BUXTON, Maine — Colleges in New England are facing a dire forecast: in the next ten years, 15 percent fewer students will go to a four-year college.
The data comes from EAB, a consulting and research firm that colleges enlist to help them recruit students. Data from the National Center for Education Statistics finds similar drop-offs.
This forecast comes as at least six private liberal arts colleges in New England have announced they will close their doors by May of 2019.
Since 2016, four Vermont colleges (Southern Vermont College, Green Mountain College, Burlington College, and College of St. Joseph), as well as two Massachusetts colleges (Newbury College and Atlantic Union College) announced plans to close.
Southern Vermont, Green Mountain, College of St. Joseph, and Newbury all close at the end of the Spring 2019 semester, coming up in just a few days.
Hampshire College in Amherst, Mass. announced it would not admit any new students for the fall of 2019 or spring of 2020.
Three other colleges announced they would merge with larger universities: Mount Ida College in Newton, Mass. is becoming part of the University of Massachusetts Amherst. Wheelock College in Boston is merging with Boston University.
In 2016, Johnson State College and Lyndon State College in Vermont “unified” to become Northern Vermont University. While NVU is one university, the campuses still have their distinct identities, with separate mascots, athletic teams, and alumni associations.
Many of the schools offer “teach-out” options: A teach-out agreement is a written agreement between institutions that provides for the equitable treatment of students when one of those institutions has stopped offering an educational program before all students enrolled in that program completed the program.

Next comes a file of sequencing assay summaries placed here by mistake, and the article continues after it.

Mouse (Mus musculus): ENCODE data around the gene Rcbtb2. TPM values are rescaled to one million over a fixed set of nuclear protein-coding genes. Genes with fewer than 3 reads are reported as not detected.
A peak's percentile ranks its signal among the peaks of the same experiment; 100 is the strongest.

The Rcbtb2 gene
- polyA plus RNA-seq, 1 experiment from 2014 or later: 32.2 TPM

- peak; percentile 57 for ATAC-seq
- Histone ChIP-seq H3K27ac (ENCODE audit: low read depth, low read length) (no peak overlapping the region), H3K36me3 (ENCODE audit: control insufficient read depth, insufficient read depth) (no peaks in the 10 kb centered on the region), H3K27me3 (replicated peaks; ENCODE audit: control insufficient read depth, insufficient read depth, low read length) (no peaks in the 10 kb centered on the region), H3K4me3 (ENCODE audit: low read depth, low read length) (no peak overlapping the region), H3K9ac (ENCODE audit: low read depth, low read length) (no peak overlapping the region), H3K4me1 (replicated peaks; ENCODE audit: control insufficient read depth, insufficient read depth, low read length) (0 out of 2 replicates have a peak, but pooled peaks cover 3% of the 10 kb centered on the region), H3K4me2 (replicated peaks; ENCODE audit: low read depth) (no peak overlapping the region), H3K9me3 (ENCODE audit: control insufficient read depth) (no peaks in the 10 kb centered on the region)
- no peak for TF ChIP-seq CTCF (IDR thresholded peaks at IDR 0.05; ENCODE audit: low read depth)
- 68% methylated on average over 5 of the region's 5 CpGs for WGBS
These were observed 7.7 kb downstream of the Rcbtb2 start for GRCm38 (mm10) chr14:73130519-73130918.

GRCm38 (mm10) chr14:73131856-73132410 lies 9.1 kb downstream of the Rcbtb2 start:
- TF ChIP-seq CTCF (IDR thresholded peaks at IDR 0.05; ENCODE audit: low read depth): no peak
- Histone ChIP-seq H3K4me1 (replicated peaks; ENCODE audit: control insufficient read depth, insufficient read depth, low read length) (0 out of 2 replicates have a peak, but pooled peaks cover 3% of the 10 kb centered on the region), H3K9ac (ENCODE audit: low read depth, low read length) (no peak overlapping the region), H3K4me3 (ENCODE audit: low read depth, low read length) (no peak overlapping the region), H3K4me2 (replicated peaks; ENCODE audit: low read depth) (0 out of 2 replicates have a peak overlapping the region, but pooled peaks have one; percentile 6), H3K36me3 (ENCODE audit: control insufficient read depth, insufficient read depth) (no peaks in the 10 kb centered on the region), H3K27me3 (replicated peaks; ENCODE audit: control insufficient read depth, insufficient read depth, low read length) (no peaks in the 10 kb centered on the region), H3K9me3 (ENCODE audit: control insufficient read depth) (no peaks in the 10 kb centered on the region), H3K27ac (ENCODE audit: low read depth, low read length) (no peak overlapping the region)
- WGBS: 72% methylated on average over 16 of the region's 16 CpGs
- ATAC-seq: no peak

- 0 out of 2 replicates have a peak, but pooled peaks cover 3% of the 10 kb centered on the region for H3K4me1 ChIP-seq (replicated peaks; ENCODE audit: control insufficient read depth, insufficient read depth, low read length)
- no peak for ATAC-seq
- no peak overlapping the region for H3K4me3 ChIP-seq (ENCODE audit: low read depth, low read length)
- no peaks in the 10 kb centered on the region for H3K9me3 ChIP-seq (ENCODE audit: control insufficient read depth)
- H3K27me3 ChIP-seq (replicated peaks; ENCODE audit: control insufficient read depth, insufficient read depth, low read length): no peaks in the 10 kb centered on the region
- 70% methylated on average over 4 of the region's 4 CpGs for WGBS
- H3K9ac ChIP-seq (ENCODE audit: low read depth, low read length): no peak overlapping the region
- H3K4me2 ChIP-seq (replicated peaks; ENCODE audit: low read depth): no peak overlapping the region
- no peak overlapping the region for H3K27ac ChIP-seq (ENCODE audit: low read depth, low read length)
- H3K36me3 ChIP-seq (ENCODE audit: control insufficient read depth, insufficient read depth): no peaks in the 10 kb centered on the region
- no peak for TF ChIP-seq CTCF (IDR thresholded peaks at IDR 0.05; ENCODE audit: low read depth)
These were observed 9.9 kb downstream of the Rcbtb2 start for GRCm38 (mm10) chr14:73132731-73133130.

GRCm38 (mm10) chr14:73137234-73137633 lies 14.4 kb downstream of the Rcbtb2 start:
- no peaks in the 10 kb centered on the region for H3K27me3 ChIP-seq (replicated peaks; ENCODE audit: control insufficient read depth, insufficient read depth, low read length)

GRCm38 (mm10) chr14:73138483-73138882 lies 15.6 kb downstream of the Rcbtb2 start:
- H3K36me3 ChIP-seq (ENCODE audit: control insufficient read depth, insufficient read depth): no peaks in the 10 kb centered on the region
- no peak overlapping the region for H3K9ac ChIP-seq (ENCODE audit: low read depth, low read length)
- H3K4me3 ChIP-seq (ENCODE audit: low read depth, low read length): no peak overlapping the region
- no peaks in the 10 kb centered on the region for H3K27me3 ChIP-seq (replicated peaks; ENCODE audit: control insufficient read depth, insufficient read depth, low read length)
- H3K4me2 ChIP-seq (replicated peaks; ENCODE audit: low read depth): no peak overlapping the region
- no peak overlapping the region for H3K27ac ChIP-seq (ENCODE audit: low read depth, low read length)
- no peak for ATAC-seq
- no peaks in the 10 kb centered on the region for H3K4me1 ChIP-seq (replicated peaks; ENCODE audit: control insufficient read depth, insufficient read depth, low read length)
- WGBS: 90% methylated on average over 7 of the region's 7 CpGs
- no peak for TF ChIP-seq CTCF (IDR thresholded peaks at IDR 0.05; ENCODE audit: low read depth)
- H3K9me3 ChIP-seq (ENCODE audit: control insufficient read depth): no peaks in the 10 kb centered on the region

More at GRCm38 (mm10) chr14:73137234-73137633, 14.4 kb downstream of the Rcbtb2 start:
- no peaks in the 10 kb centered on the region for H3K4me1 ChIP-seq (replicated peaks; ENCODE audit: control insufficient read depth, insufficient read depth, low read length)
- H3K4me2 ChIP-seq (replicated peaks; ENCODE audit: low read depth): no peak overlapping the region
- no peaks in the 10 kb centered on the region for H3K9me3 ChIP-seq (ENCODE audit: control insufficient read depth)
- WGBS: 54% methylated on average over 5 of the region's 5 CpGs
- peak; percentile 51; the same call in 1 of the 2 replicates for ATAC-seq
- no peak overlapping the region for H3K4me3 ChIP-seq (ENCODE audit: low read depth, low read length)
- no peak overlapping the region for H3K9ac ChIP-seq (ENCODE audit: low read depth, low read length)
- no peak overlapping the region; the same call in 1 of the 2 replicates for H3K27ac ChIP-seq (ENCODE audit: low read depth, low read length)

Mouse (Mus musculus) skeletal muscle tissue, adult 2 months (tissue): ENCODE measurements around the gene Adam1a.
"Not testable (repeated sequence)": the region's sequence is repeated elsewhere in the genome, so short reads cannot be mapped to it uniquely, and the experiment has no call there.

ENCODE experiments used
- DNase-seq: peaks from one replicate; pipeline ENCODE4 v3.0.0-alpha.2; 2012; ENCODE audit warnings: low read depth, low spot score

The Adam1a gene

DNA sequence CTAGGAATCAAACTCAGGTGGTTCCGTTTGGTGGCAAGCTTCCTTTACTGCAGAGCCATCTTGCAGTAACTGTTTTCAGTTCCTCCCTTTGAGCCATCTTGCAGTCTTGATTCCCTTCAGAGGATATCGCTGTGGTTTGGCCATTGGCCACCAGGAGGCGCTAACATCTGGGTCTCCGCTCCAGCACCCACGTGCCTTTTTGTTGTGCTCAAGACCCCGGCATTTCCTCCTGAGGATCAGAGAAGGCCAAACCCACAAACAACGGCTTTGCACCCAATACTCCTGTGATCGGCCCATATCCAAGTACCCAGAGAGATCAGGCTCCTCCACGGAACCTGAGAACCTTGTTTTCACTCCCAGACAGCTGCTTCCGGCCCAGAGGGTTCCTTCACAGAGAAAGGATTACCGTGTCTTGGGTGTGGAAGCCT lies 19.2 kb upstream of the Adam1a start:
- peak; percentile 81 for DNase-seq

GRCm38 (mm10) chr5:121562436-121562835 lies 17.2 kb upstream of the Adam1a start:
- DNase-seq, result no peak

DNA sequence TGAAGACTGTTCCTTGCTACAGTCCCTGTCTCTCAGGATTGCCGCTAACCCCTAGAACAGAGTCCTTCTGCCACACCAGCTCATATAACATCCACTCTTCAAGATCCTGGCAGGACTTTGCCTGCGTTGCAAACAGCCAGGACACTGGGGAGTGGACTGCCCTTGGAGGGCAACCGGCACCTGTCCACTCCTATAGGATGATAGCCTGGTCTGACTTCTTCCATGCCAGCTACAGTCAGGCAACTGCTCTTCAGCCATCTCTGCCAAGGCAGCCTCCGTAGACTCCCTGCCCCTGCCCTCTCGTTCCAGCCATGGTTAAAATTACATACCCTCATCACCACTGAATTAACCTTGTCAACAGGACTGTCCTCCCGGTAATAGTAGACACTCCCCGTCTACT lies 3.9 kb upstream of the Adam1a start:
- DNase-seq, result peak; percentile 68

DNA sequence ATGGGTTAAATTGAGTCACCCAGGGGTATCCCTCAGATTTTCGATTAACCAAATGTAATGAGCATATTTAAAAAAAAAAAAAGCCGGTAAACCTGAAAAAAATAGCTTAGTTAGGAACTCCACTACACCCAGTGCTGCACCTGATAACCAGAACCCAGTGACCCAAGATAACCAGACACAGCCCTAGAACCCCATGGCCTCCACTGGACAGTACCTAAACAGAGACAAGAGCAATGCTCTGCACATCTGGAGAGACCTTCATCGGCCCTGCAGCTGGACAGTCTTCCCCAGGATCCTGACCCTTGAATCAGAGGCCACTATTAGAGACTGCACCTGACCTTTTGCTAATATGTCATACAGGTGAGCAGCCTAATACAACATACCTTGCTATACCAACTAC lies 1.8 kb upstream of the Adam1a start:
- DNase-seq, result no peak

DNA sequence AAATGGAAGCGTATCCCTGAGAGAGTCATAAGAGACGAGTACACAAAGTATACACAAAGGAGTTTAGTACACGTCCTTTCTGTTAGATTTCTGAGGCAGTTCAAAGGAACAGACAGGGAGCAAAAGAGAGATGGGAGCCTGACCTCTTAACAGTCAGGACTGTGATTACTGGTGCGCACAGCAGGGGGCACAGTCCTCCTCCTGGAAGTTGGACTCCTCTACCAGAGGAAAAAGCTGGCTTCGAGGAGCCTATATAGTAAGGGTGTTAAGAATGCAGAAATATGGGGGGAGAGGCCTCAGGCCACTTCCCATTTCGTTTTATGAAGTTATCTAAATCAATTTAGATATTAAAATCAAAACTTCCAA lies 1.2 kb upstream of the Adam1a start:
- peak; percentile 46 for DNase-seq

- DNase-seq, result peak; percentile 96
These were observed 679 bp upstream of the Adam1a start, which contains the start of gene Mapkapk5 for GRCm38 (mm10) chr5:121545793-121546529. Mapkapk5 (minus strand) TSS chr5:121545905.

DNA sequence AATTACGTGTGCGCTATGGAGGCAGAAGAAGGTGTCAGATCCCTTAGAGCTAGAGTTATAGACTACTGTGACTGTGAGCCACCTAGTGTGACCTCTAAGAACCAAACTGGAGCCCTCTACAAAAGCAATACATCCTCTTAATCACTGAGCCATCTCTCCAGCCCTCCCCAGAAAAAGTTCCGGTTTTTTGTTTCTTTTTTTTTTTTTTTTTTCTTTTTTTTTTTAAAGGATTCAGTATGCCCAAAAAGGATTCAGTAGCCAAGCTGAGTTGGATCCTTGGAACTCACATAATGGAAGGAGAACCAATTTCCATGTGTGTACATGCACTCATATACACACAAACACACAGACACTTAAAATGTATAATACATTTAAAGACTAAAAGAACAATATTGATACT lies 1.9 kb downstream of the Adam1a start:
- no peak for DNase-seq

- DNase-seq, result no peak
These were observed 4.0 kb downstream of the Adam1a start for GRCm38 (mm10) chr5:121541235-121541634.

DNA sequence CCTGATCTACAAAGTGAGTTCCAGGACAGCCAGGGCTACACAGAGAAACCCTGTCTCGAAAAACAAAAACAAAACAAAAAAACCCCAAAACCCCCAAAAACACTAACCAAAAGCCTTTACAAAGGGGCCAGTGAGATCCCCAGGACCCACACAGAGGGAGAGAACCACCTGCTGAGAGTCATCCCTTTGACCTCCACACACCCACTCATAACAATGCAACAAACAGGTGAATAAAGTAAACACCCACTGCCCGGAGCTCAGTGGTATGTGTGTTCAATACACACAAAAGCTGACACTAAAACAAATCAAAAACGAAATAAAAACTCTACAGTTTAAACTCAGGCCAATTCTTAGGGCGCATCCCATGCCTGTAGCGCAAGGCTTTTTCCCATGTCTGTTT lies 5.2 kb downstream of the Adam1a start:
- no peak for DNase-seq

For example, students from Green Mountain College can enroll in a variety of schools, including two Maine schools: Unity College and College of the Atlantic in Bar Harbor.
Windham, Maine native Tara Carroll is about to complete her sophomore year at Green Mountain this May. She is trying to decide whether to take a semester off or attend one of the teach-out options.
“We honestly had no idea,” Carroll said of the day students and faculty were told the college would close. “The president of our college didn’t know until that morning if we were going to be able to stay open or not. Everyone in that room was heartbroken.”
Carroll said the small class sizes, some as small as eight students, and the close relationships with professors make being forced to leave Green Mountain that much harder.
“If I had known my senior high school that this school was closing, I probably wouldn’t have gone, but I’m so glad that I didn’t know at that time because the amount I’ve learned and community I’ve built for myself and the support system I’ve built for myself is comparative to nothing , and I would not ever take that back,” Carroll said.
She said College of the Atlantic would not accept her adventure education credits that she is taking for her minor.
“I would quite literally be losing money,” Carroll said.
She said some students who were getting financial aid for being in-state students were not able to get that same aid at some of the teach-out options.
Other students are having an easier time finding a good fit. The mother of Cameron Deiley, a 2017 graduate of South Portland High School who attended Newbury College, wrote, "his initial reaction was 'This sucks!' but the school did a phenomenal job communicating and getting transfer agreements in place for their students." Her son is set to attend Lasell College in Newton, Mass. next semester, where they matched his financial package.
WHY ARE PRIVATE LIBERAL ARTS SCHOOLS CLOSING AT THIS RATE?
According to Kim Morrison, the senior college consultant at the South Portland-based “College Solutions,” there are two main factors: endowments, and the shrinking college-going population.